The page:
Presentation on theme: "The Nature and Value of Law Reading 1. The Nature and Rule of Law What is law? A complex social practice which enforces its requirements through coercion."— Presentation transcript:
The Nature and Value of Law Reading 1
The Nature and Rule of Law What is law? A complex social practice which enforces its requirements through coercion. The central concept of law is: legitimate authority to impose and enforce rules.
What is the function of law? Regulate and govern behavior using rules Morality regulates human behavior too What is the difference? Morality may forbid performing an act. The reason one should not lie is that it is assumed that lying violates someone’s interests, or lying violates a basic right.
The Nature and Value of Law In the case of law, one must not cheat on one’s taxes (a form of lying), because it is against the law. What are sanctions and do they play a role in morality?
Typically not. If you lie to your wife or husband, there are probably no sanctions. If you get caught, he or she might be angry. In the case of law, if you break the law and get caught, there is always a threat of a sanction. A warning, a fine, a conviction.
John Austin said that the law is a command that is backed by a sanction. Sanctions make the law powerful and a command that cannot be refused.
Mafiosi In a mafia family, how many of the elements we talked about up to now are present? Coercion Sanction Command Obligation to obey
Mafia Boss Does not think of his commands as moral Will sanction those who disobey Uses force and power to back his rules Absence of fairness, reciprocity
Philosophy of Law One of the main issues in the philosophy of law is to explain the role of obligation and its origin. Does legal obligation come from morality or not? The mafia boss imposes rules, because that’s what he wants done. In some cases, you might say we have an obligation to obey the law because it is the law. In other cases, you might say we must obey because it is morally right.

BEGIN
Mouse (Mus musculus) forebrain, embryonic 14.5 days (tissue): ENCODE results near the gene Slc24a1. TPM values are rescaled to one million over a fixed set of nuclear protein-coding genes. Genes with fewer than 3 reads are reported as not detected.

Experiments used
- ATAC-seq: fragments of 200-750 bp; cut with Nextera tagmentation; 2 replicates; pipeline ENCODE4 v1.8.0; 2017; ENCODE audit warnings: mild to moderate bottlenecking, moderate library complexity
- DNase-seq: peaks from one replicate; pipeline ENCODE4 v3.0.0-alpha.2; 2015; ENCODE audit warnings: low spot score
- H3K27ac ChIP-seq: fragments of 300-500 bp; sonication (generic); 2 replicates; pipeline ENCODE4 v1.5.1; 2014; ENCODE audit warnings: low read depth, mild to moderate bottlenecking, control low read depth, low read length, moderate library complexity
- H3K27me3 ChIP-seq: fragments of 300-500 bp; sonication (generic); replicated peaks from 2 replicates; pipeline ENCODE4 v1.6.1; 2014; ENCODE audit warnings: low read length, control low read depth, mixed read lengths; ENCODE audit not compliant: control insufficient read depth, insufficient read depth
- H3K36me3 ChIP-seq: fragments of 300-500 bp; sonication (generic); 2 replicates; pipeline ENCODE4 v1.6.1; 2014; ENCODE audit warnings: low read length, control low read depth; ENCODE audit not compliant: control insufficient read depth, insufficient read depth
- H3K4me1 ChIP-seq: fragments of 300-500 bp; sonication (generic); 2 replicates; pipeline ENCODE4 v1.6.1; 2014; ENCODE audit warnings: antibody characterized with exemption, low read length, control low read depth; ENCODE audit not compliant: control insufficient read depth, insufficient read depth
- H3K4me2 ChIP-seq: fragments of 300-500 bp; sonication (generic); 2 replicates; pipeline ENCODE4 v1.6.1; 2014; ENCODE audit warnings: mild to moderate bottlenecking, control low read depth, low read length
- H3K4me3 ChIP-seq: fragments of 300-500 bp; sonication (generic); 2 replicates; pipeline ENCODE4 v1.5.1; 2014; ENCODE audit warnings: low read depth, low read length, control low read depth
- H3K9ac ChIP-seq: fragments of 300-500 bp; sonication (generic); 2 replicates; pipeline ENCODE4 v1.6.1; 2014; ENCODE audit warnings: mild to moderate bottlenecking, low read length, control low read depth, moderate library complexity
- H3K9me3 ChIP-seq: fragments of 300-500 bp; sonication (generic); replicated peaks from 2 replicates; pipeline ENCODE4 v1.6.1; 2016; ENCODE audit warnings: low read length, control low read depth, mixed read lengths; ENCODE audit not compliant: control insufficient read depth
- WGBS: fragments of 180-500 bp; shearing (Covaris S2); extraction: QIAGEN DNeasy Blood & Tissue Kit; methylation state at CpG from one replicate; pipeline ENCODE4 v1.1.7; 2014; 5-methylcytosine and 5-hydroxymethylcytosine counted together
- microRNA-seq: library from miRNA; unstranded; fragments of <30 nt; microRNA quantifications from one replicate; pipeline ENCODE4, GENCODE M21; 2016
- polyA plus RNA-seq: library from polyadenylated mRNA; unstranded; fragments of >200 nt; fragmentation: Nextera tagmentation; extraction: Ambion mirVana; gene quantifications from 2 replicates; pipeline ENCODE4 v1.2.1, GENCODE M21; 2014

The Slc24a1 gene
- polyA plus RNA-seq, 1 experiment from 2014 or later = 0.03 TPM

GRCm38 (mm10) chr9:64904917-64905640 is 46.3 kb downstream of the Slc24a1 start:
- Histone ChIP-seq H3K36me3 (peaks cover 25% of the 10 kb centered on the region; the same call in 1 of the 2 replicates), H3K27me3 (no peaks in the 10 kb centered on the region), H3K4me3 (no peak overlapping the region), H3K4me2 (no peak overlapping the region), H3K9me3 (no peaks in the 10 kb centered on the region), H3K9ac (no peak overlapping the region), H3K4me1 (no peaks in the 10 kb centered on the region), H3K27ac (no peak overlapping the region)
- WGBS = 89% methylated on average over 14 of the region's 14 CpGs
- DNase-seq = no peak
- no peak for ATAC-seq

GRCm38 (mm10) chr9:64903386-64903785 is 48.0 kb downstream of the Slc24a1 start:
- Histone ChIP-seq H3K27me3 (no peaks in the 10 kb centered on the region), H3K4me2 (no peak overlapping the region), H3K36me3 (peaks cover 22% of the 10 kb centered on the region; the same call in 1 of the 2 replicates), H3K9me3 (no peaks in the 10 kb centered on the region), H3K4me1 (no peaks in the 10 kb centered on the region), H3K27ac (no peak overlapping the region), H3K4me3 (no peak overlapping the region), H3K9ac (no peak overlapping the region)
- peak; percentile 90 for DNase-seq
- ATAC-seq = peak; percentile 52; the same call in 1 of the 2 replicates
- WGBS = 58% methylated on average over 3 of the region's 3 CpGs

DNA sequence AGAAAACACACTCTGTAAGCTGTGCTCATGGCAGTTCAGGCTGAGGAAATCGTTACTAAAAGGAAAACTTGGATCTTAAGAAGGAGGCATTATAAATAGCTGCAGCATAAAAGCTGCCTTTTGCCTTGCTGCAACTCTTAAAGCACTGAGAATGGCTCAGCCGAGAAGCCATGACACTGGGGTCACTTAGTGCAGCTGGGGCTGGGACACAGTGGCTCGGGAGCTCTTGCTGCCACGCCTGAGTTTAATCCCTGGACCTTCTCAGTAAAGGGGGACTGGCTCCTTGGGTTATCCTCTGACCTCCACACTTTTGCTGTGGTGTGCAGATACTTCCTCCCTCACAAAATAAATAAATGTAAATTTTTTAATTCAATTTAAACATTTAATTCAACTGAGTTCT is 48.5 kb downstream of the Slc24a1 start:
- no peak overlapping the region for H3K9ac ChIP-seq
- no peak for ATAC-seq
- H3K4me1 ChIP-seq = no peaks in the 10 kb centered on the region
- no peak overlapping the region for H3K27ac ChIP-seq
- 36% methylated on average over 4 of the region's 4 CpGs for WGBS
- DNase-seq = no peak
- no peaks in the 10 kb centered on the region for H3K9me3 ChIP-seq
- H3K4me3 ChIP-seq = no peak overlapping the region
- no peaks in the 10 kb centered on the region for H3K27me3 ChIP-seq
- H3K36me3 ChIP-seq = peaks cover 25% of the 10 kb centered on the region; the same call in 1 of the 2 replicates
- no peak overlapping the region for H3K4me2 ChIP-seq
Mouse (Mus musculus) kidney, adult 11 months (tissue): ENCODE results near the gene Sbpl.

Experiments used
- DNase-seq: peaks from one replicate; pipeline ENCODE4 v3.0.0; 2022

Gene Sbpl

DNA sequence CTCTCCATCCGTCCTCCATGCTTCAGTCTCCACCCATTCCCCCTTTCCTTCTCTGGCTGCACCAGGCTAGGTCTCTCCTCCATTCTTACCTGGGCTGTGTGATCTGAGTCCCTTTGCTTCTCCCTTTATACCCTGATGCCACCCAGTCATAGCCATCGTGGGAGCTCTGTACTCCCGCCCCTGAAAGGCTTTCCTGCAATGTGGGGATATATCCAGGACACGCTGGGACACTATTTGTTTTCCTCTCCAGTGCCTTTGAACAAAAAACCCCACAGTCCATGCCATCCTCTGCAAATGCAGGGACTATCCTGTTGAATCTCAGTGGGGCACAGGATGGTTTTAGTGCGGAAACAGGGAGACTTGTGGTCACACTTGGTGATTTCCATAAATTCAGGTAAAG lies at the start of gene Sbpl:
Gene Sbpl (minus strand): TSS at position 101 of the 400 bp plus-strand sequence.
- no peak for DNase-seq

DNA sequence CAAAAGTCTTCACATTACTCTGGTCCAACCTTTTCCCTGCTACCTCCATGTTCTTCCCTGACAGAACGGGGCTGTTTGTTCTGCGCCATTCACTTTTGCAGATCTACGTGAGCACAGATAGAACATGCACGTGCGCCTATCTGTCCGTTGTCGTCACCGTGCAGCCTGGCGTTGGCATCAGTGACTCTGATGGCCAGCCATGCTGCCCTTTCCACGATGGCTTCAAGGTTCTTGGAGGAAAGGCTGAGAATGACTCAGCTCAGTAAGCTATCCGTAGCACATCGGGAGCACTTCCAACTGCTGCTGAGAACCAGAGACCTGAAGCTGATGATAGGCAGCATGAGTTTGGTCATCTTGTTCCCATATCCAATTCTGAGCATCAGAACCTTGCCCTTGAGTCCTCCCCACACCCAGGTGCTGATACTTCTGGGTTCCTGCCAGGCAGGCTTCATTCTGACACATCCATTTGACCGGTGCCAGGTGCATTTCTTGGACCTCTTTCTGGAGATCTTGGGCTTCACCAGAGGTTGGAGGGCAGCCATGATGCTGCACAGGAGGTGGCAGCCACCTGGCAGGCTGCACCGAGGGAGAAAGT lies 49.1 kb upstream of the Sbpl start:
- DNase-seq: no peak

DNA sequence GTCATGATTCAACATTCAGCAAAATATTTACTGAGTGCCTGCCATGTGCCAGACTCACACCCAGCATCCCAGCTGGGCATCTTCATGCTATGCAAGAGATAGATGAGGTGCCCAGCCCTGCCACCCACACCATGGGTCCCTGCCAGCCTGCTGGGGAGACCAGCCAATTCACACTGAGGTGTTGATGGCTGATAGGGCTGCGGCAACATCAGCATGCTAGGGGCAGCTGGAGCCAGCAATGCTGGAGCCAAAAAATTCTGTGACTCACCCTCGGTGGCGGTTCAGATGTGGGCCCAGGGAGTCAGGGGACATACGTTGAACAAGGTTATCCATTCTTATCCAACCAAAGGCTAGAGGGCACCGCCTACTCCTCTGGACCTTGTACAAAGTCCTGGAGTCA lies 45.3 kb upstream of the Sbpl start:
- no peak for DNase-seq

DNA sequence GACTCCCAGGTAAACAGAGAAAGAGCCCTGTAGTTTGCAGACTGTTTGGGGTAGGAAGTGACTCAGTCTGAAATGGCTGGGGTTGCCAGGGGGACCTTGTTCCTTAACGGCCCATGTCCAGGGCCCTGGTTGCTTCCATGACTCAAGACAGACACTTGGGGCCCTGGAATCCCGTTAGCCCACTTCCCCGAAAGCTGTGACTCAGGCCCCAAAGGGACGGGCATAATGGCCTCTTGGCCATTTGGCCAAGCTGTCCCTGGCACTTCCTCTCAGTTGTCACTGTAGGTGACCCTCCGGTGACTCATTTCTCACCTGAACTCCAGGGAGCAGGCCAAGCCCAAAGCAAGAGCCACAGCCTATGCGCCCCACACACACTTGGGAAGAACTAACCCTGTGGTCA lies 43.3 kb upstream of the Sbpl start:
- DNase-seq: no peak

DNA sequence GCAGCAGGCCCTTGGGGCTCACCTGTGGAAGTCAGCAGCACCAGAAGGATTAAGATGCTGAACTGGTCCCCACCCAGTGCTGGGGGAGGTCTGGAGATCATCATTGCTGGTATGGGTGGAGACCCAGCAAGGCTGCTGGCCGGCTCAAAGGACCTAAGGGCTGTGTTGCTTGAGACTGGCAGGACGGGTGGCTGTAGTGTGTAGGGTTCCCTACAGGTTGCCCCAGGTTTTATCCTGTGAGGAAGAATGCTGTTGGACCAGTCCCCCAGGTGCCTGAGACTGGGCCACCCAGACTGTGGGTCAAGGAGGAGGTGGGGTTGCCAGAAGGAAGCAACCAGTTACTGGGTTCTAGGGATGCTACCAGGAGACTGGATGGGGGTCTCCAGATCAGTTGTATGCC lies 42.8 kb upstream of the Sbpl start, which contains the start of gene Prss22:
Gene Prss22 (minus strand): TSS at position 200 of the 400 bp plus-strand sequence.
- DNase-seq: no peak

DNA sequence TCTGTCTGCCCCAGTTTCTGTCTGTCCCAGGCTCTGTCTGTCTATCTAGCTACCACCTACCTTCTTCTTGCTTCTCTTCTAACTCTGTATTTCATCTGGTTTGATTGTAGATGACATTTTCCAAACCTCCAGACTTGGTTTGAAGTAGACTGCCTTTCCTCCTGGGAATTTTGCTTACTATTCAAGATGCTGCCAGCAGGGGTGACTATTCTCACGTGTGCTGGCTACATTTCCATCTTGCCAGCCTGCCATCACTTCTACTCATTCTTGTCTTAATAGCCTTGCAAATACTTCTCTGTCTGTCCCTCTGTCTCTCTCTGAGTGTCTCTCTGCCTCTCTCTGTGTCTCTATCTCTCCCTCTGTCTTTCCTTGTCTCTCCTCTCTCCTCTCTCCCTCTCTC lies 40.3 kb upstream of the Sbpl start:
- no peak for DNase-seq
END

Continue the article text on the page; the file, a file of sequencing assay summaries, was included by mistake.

Natural Law Theory Laws and the legal system are backed by morality. It is illegal to kill someone, because it is morally wrong. On Aristotle’s view, killing leads to social chaos but also removes a person’s ability to pursue happiness.
Legal Positivism One should obey the law because it is the law. Laws stem from social practices, agreements and traditions. They need not have any moral backing. The law should be consistent with current morality, but it need not come from that morality.
Integrity Integrity is a virtue. The community is important and judges should use justice and fairness when interpreting the law. (Ronald Dworkin)
Fidelity Another key concept of the nature of law is that we ought to support it. We should pay our taxes, respect our neighbors--obey the laws of the land even if: We disagree with the political party in office Some of the laws are unjust Some judges are unfair
Obligation We are obligated to obey the laws because we benefit from living under the law: integrity, social harmony, justice. The goals achieved by the laws are moral says Fuller. They are good.
Legal Positivism The law is a social construct and has obligatory force because it is the law. It has no ground in natural principles. Or some notion of natural goodness. Aristotle and Aquinas believed that if a thing follows its natural purpose, then this is good. It will lead to flourishing. If something goes against its natural purpose then this could produce bad effects. Natural law theory proposes that force of the law rests on these kinds of natural facts. Legal positivism denies these claims.
Dworkin thought that the best way to uncover the nature of law is to look at how legal decision-making takes place. Other philosophers believe it is good to look at how judges adjudicate disputes.
The Nature of Law: Interpretation One cannot discuss the nature of law without talking about interpreting it. Laws must be interpreted and how this takes place can be the subject of controversy. In the example of the Eighth Amendment, there are different ways to determine how to interpret the law. Intention of the framers Relationship to other laws and social practices Semantic meanings of the terms such as “cruel.”
Law and Morality Normative enterprises: they are rule governed. Descriptive assertions: characterize the world as it is, was, or will be. Normative assertions: value judgments. “One ought not”
Descriptive or Normative? Do not cheat at cards. Sam usually cheats at cards. Do not lie. The President lies everyday. Do not use people. Con men and women use people. In each of these cases, the descriptive proposition is second. The Naturalistic Fallacy is an inference which as a descriptive proposition as a premise and a normative statement as the conclusion.
Naturalistic Fallacy People who cheat, lie, and steal hurt others. Therefore, it is wrong to cheat, lie, and steal. This argument commits the Naturalistic Fallacy. There is a missing assumption which asserts that it is wrong to hurt people. Values are not built into descriptive statements.
Summary Key concepts of law are: Coercion Fidelity Legitimate authority Morality Natural law Legal positivism Sanctions Interpretation Normative/descriptive